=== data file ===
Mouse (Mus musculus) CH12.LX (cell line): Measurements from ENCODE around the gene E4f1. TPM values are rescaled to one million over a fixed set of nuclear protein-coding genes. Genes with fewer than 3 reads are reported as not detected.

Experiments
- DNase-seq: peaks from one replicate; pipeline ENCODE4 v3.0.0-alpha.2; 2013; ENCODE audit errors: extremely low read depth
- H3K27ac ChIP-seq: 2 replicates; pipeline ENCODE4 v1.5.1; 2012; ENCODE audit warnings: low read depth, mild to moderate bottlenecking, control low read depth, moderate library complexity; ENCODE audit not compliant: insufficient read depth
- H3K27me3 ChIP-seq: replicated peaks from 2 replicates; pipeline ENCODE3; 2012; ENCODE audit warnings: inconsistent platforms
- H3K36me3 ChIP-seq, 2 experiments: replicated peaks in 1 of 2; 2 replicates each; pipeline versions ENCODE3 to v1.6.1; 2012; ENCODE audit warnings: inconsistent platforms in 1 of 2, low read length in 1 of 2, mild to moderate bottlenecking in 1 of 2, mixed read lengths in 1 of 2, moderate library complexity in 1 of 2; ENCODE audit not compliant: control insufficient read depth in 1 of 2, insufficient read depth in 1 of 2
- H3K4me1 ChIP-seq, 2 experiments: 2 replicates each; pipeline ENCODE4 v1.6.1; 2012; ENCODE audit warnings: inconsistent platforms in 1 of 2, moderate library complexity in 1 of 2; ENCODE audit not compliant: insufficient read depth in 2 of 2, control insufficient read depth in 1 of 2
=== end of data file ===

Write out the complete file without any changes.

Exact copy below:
Mouse (Mus musculus) CH12.LX (cell line): Measurements from ENCODE around the gene E4f1. TPM values are rescaled to one million over a fixed set of nuclear protein-coding genes. Genes with fewer than 3 reads are reported as not detected.

Experiments
- DNase-seq: peaks from one replicate; pipeline ENCODE4 v3.0.0-alpha.2; 2013; ENCODE audit errors: extremely low read depth
- H3K27ac ChIP-seq: 2 replicates; pipeline ENCODE4 v1.5.1; 2012; ENCODE audit warnings: low read depth, mild to moderate bottlenecking, control low read depth, moderate library complexity; ENCODE audit not compliant: insufficient read depth
- H3K27me3 ChIP-seq: replicated peaks from 2 replicates; pipeline ENCODE3; 2012; ENCODE audit warnings: inconsistent platforms
- H3K36me3 ChIP-seq, 2 experiments: replicated peaks in 1 of 2; 2 replicates each; pipeline versions ENCODE3 to v1.6.1; 2012; ENCODE audit warnings: inconsistent platforms in 1 of 2, low read length in 1 of 2, mild to moderate bottlenecking in 1 of 2, mixed read lengths in 1 of 2, moderate library complexity in 1 of 2; ENCODE audit not compliant: control insufficient read depth in 1 of 2, insufficient read depth in 1 of 2
- H3K4me1 ChIP-seq, 2 experiments: 2 replicates each; pipeline ENCODE4 v1.6.1; 2012; ENCODE audit warnings: inconsistent platforms in 1 of 2, moderate library complexity in 1 of 2; ENCODE audit not compliant: insufficient read depth in 2 of 2, control insufficient read depth in 1 of 2